21 Essential Australian Dance Tracks From The 90s

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21 Essential Australian Dance Tracks From The 90s

Levins is taking it back even further post a blistering ‘Sydney DJs: Then and Now 2007 – 2015’ article that got that nostalgia flowing with plenty of readers.

This time he’s squashed a decade of good tunes into a measurable and slightly more digestible ’21 essential Australian dance tracks from the 90’s’ that’ll have you dusting off those slap bands in no time.

It all comes in the lead up to his The Rhythm of the Night party this Saturday night at Goodgod which will, you guessed it, feature nuthing but the 90’s all night.

Take it away Levins…

Note: this is a pretty personal list and by no means a best of. These are the songs that made an impression on me that I was growing up, most of them positive but I included a few of the negs because they were still important, I guess? I’ve definitely left out some important hits so please yell at me with as many swears as possible if your favourites aren’t on here.

Boxcar – Insect (1990)

Brisbane’s answer to The Human League were one of the biggest acts on the super important Volition Records label in the early 90s (Volition was also home to a lot of the artists who pop on this list). The " target="_blank">club remix of this is a banger too.

Euphoria – Love You Right (1991)

Eurodance via Sydney, Love You Right was Euphoria’s first number one single and the film clip featured both E Street’s Kelley Abbey (E Street even had a scene where her roommate is watching the film clip in an episode and loses his mind when he sees her) and a pre-Mentalist, post-shirt Simon Baker.

Quench – Dreams (1993)

I guess this is trance? Certainly not the trance I grew up forcing off the stereo at house parties in high school. This track has everything you want in a dark 90s banger – big synths, thumping kicks, a tubular bell build up and a massive drop. Best heard while being chased from an illegal warehouse rave by cops.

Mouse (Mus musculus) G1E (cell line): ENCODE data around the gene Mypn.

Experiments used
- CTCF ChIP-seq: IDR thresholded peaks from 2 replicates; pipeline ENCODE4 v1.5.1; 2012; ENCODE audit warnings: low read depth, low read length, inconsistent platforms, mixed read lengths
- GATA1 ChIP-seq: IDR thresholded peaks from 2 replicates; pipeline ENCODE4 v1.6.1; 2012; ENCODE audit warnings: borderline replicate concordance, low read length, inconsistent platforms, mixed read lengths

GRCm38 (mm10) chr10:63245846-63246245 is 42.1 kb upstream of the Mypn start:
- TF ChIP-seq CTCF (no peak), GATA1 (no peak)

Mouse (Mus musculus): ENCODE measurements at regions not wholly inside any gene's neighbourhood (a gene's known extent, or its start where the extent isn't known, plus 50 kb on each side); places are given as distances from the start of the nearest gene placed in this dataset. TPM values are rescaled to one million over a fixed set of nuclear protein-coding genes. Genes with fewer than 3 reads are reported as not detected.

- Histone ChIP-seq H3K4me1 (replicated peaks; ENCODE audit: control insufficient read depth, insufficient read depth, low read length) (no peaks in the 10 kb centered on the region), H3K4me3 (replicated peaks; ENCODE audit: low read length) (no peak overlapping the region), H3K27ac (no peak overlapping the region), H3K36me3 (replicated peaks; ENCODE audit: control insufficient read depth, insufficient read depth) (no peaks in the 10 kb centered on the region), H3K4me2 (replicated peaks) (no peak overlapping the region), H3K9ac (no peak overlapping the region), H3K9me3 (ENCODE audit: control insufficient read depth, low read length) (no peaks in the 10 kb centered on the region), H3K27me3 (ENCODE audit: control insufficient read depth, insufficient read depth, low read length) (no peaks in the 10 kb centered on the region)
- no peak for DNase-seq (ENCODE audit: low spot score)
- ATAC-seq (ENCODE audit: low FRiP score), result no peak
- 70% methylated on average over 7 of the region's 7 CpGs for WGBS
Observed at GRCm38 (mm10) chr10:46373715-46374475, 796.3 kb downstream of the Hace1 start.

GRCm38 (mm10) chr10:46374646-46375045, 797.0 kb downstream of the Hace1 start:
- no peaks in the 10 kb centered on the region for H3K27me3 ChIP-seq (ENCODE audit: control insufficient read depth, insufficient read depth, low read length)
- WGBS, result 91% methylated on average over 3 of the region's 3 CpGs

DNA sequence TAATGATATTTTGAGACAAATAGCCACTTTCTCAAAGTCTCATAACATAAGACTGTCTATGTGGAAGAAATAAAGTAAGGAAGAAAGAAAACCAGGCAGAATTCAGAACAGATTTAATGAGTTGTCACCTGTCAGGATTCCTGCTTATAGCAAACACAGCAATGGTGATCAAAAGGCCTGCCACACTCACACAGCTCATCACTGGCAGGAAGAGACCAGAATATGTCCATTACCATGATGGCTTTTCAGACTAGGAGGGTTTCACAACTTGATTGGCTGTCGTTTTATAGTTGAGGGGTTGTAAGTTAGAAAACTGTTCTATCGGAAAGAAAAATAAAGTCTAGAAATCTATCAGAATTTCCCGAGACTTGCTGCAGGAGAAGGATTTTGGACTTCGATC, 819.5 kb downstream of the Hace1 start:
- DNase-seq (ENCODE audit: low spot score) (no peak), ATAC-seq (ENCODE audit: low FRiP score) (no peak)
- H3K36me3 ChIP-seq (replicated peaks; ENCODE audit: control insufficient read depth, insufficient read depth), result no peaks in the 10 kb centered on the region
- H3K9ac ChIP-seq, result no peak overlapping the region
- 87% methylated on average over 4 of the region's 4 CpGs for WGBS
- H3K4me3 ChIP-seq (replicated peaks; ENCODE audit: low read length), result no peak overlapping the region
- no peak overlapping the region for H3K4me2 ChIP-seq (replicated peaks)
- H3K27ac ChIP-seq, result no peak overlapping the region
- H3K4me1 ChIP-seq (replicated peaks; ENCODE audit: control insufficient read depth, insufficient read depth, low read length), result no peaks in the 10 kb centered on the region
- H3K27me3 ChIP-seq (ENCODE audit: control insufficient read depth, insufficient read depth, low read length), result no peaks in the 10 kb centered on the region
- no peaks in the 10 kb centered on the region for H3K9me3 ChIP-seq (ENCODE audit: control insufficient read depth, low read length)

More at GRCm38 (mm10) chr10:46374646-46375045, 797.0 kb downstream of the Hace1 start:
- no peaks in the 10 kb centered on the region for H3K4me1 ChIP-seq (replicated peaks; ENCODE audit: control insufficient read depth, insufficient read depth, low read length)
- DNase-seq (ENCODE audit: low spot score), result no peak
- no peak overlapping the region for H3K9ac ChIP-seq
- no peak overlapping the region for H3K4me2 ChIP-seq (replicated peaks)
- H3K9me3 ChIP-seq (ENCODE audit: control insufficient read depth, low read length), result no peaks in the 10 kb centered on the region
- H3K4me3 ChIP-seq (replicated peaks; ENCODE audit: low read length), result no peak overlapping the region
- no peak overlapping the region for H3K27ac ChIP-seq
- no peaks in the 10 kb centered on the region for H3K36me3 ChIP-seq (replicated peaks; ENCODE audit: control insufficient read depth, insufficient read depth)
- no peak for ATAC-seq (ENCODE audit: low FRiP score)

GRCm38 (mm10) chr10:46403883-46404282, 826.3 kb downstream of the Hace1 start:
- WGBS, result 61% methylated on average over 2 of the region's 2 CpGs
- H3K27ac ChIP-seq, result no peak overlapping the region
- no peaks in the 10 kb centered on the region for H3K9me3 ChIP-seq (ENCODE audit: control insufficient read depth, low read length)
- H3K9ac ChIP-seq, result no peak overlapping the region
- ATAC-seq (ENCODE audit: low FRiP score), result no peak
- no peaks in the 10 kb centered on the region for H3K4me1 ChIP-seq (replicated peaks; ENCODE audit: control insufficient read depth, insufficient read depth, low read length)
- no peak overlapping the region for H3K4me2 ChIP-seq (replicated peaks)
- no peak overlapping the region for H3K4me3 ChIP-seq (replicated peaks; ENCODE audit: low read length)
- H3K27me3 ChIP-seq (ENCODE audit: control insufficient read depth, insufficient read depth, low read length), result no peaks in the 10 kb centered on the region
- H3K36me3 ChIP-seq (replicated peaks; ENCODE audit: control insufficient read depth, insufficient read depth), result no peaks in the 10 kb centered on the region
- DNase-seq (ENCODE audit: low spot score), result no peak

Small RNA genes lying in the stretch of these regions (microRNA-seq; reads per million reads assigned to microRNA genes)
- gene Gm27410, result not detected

Severed Heads – Dead Eyes Opened (Remix) (1994)

Severed Heads were a groundbreaking post-punk group who " target="_blank">originally released this track in 1983. In 1994 they released a remix for it out of nowhere and it was a hit. Triple J used to play this late at night and that vocal would scare the shit out of me.

Itch-E & Scratch-E – Sweetness and Light (1994)

The first release to win an ARIA Award for Best Dance Release, Itch-E and Scratch-E were Paul Mac and Andy Rantzen, although they also called themselves Boo Boo & Mace for a stint of time. When they won the ARIA they shocked the nation by thanking the ecstacy dealers of Sydney in their acceptance speech. A great deal of dance music coming out of Australia in the mid 90s featured sampled breakbeats and now sounds dated, however this song has held up and is generally what comes to my mind as soon as I think about what the best Australian dance song of all time is.

Nik Fish & Southend – The Winner Is… (1994)

As a 9 year old in 1994, the only thing more exciting to me than hearing the announcement that Sydney was going to host the Olympics in 2000 was mimicing the the announcement by the Olympic Committee chairman, Spaniard Juan Antonio Samaranch. “The winner is…. Syd-don-knee!” we’d yell in between games of handball. Then Nik Fish and Southend turned the sample into the most energetic song of all time and watching the clip on Rage each weekend became the most exciting thing to me.

Kylie Minogue – Confide In Me (1994)

Not strictly a dance song but how can you put out an Australian dance list without Kylie on it? She actually had a weird output in the 90s, releasing two nu-jack swing albums at the start of the decade, winning an ARIA for her gloomy " target="_blank">song with Nick Cave in the middle and completely shunning her “Indie Kylie” persona in 2000, reinventing herself as the disco queen everyone knows her as now. Her self titled album in 1994 was her biggest success, and Confide In Me is a hot contender for not just her best song ever, but also her just video.

TISM – Greg! The Stop Sign / (He’ll Never Be An) Old Man River (1995)

The perfect band to turn to whenever you need something to feel proud of, TISM were an odd mix of drum machines, guitars, politics and balaclavas. It’s impossible to choose which is the more important single from their best album Machiavelli and the Four Seasons, so you should just learn the words to both of them.

DJ Darren Brias VS DJ Peewee Ferris – I Feel It (1996)

I always thought this was a " target="_blank">Bizarre Inc song! Four years after this came out, Peewee Ferris did the soundtrack to the Sydney Olympics Opening Ceremony and sadly didn’t play this once.

Regurgitator – ! (The Song Formerly Known As) (1997)